Secrets of the Book Designer: Creating Something From Nothing
Ben Denzer on Making His Way Out of the Blank Page
In designing a book cover, the how is more important than the what. The way something is visually rendered—in the form of typography, image, shape, pattern, color, etc.— is more important than what it symbolically represents. While content and meaning are obviously valuable, they come second to emotion and execution. First, the book has to be picked up. If the design does not get you there, the fact that the cover may perfectly encapsulate the text is irrelevant. It’s what the cover feels like that matters.
This is especially true for contemporary fiction, where more often than not a jacket simply needs to look big, important, and “warm”—this last term being a catch-all for “approachable,” “human,” and “covetable.” Something that is “warm” feels good and real. Conceptually straightforward, this can be tricky to achieve.
Designing on a computer is wonderful, but digital specificities make it easy to fall into unconsidered defaults (regular alignments, crisp edges, automatically spaced type, flatness, etc). While warmth can be created through the sheer force of good design—a harmonious relationship between the visual elements, an interesting composition, a beautiful typeface expertly employed, a cohesive color palate, etc— there are also helpful tricks. To infuse a feeling of humanity, Designers often work between the physical and the digital: composing on the computer, then bringing the design into the real world to be softened. While such softening effects can be created digitally, the easiest way to make something feel “real” is to actually do something real to it. A physical process adds the needed uncertainty to create reality. Tracing the type with a brush, cutting out and pasting elements, manually setting the type, using imperfect transferring techniques to add grit; each of these processes can add warmth.
However, I often get stuck far before getting to this point. The problem is always how to start.
So instead of waiting until the end of a design process I can’t begin to add this feeling of reality, I use a physical process to initiate and influence my design. Rather than seek out a library of visual references to copy and modify (endlessly and helplessly scrolling through Pinterest), I look through the manuscript to find material and procedural references. On the most basic level, this means if the book is about water, I play with water.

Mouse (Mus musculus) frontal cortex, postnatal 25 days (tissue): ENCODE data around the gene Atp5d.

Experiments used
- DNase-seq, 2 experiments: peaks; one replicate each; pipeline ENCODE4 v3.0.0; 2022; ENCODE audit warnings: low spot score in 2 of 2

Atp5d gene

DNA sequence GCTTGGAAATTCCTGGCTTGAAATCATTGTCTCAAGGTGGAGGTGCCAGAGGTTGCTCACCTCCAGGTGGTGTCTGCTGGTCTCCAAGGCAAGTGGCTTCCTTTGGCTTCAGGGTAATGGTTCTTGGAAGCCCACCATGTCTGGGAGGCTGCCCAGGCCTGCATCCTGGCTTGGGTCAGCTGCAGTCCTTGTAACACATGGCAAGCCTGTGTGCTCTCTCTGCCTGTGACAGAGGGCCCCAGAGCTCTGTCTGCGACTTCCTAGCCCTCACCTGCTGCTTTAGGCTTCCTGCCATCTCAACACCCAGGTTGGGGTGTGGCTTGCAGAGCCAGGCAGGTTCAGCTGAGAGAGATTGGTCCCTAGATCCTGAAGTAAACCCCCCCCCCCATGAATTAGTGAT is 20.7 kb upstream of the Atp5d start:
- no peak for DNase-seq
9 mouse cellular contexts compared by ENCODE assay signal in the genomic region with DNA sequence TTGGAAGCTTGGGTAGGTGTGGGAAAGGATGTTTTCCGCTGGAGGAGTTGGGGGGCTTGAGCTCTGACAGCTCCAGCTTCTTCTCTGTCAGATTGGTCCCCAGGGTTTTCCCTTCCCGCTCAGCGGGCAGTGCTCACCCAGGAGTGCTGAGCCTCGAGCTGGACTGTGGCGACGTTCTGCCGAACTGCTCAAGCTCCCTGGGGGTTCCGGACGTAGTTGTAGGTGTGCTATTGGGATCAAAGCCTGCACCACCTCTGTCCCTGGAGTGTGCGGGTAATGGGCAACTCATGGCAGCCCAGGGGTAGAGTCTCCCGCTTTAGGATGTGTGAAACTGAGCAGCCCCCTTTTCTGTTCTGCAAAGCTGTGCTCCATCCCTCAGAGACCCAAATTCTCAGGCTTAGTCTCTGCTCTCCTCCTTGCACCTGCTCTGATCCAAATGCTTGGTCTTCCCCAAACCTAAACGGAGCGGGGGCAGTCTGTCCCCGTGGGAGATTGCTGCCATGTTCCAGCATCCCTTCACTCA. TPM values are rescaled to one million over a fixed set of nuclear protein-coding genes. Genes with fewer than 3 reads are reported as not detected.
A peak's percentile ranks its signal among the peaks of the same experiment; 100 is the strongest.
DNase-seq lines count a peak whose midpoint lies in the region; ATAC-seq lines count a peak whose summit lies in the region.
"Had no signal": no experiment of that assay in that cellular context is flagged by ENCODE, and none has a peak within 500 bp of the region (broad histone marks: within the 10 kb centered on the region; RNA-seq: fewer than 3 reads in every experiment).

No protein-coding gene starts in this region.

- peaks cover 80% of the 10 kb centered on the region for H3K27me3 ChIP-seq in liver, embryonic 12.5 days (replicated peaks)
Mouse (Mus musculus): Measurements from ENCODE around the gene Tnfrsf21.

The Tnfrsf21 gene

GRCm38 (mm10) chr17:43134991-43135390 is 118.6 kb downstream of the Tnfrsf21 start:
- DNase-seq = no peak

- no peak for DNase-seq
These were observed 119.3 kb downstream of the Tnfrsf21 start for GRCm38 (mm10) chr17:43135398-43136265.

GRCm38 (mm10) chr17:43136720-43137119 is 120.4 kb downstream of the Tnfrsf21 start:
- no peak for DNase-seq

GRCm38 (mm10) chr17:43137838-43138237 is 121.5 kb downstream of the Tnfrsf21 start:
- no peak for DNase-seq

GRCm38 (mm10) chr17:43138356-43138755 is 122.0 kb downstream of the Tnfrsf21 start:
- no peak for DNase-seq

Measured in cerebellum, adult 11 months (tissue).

Things are usually not this direct. Often it’s a matter of finding a way to express an abstract theme or an emotional environment through a material.
These loose textual references are simply points of departure. A way to get something from nothing.
Physically experimenting makes me feel productive, even if nothing immediately comes of it. I can either stare anxiously at a blank computer screen, or I can assign myself a task. Given the choice, I’d rather spend a day carving type out of a block of foam, ripping up paper, or playing with layers of transparency on a light box.
Sometimes the process is successful. Sometimes it’s not. But if I physically make something, I can look at it from different angles, pinch it, twist it, crumple it up. Occasionally this will produce unexpected and exciting results. I’ll end up with a design I did not plan for.
By allowing myself to get lost in a physical process, I find decision-making comes more naturally. Rather than working linearly from concept to sketch to rough to final, I’m able to make design decisions on the fly, to iterate naturally and quickly as I discover new things.
Above all, it’s about trying to get somewhere different. Finding a way to accept the fact that I have no idea what I’m doing and using that to move forward and make something new.
 As a side note, this is one of the reasons pre-digital book covers often feel so great. When you had to set the type by hand you were forced to think about each letter consciously. Nothing is perfect (corners are a little rounded, the grit of a process is often just visible), but these slight imperfections add up to something that feels real and true. For great examples of this, visit the exhibition of George Salter’s (1897-1967) cover design work currently on display at the New York Center for Jewish History. Above all else, Salter’s covers are very “warm.”